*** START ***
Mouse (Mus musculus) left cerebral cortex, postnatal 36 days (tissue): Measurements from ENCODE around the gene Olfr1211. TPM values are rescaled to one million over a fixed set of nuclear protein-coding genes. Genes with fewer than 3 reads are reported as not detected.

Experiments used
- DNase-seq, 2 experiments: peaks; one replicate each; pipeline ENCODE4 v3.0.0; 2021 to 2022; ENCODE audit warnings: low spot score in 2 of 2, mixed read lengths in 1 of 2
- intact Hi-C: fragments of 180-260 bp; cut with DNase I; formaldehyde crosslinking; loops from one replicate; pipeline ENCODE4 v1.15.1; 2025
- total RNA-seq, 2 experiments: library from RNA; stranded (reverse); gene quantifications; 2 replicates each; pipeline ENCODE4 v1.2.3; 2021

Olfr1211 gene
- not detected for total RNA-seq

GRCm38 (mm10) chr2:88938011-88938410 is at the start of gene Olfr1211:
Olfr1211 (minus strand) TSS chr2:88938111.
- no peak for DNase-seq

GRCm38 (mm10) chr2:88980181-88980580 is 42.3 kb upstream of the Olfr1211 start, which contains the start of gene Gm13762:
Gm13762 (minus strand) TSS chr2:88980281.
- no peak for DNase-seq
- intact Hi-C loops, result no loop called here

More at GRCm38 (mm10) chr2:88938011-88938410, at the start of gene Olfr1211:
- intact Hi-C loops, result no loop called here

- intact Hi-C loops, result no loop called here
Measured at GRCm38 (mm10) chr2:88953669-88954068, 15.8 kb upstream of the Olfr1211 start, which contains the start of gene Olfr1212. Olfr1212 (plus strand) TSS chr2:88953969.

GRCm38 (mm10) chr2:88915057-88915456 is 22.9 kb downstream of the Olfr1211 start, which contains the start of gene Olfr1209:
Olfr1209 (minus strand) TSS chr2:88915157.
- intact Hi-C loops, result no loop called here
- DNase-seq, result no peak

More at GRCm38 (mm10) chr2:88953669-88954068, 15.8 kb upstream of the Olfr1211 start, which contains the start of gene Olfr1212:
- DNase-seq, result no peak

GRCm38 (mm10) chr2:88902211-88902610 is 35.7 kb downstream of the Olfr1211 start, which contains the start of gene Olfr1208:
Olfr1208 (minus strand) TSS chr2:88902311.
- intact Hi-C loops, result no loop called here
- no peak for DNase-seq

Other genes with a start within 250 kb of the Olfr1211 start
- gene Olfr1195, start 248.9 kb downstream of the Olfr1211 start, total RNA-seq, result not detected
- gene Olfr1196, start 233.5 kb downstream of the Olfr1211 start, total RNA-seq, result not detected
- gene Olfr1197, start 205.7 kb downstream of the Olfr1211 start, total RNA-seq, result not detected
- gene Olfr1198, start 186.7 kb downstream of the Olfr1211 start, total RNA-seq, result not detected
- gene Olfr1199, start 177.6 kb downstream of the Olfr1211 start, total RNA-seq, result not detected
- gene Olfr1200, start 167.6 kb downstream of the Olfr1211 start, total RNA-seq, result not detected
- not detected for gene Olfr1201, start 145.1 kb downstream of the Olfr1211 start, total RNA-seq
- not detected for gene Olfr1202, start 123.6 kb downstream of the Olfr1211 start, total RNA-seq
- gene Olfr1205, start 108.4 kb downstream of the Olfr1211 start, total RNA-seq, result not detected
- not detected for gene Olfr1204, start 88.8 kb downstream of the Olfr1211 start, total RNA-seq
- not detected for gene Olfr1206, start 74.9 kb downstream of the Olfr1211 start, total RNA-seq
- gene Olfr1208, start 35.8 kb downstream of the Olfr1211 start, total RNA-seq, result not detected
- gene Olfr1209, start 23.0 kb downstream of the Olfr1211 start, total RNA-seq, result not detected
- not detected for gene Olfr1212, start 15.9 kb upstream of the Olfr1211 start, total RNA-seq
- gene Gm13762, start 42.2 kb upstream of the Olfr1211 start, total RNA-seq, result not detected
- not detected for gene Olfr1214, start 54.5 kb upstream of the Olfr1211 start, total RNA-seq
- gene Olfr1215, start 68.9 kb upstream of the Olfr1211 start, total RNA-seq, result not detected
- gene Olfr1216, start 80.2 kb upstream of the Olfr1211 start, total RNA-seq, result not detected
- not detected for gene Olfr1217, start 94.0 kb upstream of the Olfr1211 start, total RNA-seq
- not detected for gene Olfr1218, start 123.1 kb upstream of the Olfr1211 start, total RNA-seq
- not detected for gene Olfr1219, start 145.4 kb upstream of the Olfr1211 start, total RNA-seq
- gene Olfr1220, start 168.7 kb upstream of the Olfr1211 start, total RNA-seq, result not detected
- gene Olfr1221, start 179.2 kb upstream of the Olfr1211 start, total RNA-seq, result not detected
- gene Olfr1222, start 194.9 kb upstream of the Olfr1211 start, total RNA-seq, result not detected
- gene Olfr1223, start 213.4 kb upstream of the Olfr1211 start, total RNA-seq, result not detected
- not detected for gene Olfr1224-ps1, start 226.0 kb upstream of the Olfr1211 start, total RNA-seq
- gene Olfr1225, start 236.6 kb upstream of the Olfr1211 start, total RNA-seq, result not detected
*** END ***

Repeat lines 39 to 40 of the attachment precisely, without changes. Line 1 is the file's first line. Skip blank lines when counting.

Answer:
- not detected for gene Olfr1204, start 88.8 kb downstream of the Olfr1211 start, total RNA-seq
- not detected for gene Olfr1206, start 74.9 kb downstream of the Olfr1211 start, total RNA-seq